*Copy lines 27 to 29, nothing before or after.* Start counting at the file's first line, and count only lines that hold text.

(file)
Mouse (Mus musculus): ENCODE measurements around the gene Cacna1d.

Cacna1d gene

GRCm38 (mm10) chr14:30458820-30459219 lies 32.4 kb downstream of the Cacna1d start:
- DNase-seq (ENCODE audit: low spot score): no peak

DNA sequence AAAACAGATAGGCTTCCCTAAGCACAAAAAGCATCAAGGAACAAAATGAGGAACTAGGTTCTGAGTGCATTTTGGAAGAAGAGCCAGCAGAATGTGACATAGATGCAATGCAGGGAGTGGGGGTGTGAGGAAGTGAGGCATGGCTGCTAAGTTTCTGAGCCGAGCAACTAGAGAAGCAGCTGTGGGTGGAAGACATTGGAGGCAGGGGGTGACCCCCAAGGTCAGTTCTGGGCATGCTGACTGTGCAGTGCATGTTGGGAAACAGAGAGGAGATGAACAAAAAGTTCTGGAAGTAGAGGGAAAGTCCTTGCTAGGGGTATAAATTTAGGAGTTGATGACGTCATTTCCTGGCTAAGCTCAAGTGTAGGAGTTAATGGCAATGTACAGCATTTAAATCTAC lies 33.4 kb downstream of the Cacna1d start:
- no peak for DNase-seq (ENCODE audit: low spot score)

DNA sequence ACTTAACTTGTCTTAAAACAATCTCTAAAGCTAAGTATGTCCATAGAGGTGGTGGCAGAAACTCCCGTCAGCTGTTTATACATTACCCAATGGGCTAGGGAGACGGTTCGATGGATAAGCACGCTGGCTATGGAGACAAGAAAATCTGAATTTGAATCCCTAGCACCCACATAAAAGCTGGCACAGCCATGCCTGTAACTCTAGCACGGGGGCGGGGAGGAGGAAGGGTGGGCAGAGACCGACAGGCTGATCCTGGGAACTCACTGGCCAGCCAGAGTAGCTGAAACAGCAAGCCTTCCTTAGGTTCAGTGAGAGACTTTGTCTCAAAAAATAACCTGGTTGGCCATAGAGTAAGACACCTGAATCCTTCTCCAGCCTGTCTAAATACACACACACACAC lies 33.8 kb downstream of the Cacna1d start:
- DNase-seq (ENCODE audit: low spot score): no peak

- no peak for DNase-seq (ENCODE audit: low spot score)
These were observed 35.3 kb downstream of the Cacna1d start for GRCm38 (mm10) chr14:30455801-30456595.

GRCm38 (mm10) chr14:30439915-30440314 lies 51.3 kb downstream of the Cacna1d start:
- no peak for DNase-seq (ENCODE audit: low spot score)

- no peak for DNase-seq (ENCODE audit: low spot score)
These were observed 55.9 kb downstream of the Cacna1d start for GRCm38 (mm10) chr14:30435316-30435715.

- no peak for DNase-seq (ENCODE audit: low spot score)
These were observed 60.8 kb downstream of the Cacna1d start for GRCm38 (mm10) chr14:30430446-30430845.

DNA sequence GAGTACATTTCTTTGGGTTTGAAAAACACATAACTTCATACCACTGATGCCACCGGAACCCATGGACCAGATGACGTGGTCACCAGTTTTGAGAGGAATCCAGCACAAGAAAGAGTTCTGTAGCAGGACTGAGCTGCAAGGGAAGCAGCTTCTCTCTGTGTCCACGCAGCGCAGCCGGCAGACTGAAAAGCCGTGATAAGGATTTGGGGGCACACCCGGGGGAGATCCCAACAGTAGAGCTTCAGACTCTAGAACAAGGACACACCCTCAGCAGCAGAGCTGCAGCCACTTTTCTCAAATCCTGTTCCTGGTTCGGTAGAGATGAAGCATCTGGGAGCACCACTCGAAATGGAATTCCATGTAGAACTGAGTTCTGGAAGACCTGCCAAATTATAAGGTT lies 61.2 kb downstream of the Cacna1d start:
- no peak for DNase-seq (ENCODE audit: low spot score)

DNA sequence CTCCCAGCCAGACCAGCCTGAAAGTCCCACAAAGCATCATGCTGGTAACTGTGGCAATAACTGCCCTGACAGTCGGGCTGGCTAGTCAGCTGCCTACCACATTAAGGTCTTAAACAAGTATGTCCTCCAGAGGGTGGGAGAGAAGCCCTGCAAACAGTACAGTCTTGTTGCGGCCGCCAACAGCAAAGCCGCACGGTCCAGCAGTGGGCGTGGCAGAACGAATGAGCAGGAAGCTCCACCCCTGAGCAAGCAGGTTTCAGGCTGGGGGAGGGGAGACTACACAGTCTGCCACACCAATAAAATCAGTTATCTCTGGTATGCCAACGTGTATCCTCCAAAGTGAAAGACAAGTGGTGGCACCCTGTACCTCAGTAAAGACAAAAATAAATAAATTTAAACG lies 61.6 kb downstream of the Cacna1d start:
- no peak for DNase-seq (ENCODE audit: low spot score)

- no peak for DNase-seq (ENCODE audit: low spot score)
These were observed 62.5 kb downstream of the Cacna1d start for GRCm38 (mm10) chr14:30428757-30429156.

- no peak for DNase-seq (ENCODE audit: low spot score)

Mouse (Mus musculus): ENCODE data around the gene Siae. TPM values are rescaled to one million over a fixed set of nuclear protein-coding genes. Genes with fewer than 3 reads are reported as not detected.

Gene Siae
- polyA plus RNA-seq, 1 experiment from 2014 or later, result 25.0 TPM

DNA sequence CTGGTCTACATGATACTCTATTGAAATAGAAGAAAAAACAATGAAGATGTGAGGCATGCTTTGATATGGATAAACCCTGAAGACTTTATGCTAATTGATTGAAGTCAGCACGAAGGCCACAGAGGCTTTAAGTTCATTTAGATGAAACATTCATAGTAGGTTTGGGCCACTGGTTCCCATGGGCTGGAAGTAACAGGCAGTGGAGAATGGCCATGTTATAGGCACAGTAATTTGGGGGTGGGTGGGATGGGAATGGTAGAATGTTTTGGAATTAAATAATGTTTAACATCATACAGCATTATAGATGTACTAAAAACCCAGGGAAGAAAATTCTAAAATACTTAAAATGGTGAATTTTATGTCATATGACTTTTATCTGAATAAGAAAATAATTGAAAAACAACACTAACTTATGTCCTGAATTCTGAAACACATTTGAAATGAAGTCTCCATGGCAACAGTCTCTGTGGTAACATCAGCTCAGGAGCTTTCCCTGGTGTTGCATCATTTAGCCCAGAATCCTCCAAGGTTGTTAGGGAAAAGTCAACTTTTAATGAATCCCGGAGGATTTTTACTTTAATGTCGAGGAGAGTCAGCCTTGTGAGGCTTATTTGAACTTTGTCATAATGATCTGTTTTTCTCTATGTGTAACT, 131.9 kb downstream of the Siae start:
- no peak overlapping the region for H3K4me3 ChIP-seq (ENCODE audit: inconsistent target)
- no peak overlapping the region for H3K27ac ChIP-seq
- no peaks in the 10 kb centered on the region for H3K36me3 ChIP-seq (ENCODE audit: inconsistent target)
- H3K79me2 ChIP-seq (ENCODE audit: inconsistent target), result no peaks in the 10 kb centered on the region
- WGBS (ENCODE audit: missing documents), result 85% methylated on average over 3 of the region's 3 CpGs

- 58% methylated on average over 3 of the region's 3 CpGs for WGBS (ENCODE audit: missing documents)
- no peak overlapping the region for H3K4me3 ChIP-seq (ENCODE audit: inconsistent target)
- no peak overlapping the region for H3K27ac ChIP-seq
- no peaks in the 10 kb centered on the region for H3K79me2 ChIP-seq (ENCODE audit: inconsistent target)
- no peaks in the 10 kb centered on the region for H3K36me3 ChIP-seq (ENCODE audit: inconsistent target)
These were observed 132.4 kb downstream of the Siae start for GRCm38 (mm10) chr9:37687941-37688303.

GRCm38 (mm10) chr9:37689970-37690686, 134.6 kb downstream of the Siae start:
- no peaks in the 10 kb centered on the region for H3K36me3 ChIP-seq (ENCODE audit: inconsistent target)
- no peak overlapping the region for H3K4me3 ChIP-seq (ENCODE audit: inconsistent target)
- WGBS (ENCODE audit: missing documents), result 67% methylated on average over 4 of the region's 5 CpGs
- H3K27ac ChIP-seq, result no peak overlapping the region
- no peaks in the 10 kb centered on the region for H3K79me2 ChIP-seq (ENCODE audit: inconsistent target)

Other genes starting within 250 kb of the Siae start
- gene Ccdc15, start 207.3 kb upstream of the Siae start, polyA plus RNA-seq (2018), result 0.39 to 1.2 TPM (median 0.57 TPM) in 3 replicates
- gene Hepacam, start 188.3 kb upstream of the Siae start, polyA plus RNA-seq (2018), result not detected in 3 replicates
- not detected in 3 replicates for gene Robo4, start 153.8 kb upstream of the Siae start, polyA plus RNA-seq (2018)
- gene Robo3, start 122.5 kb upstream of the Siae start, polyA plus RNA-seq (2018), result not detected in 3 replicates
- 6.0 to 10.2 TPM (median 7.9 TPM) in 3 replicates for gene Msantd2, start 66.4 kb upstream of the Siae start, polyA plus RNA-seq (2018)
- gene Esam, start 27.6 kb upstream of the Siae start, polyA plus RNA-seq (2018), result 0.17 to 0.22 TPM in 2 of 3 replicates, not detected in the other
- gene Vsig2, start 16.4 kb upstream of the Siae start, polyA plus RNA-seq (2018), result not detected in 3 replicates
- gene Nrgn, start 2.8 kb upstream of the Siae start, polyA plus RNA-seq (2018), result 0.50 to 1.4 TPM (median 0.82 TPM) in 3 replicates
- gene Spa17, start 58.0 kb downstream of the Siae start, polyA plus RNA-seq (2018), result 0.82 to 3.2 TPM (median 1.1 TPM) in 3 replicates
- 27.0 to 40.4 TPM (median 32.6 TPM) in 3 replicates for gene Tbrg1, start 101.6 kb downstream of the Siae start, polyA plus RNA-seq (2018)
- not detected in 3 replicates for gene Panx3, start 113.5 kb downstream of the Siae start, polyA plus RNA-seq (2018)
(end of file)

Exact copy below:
DNA sequence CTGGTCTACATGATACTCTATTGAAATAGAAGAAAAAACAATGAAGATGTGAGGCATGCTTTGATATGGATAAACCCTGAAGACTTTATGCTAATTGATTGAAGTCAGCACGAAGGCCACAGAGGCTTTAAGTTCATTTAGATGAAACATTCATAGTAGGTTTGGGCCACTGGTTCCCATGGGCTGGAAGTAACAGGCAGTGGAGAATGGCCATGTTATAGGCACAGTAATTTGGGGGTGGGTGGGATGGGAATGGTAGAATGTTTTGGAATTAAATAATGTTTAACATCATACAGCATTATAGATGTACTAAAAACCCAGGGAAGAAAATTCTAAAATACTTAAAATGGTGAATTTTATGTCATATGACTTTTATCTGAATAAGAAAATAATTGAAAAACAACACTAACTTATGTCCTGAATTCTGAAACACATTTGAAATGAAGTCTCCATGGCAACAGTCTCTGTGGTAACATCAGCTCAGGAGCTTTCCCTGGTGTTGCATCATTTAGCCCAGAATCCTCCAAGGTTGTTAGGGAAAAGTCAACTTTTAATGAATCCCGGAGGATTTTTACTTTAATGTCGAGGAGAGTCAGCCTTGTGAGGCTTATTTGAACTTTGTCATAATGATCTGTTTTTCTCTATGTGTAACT, 131.9 kb downstream of the Siae start:
- no peak overlapping the region for H3K4me3 ChIP-seq (ENCODE audit: inconsistent target)
- no peak overlapping the region for H3K27ac ChIP-seq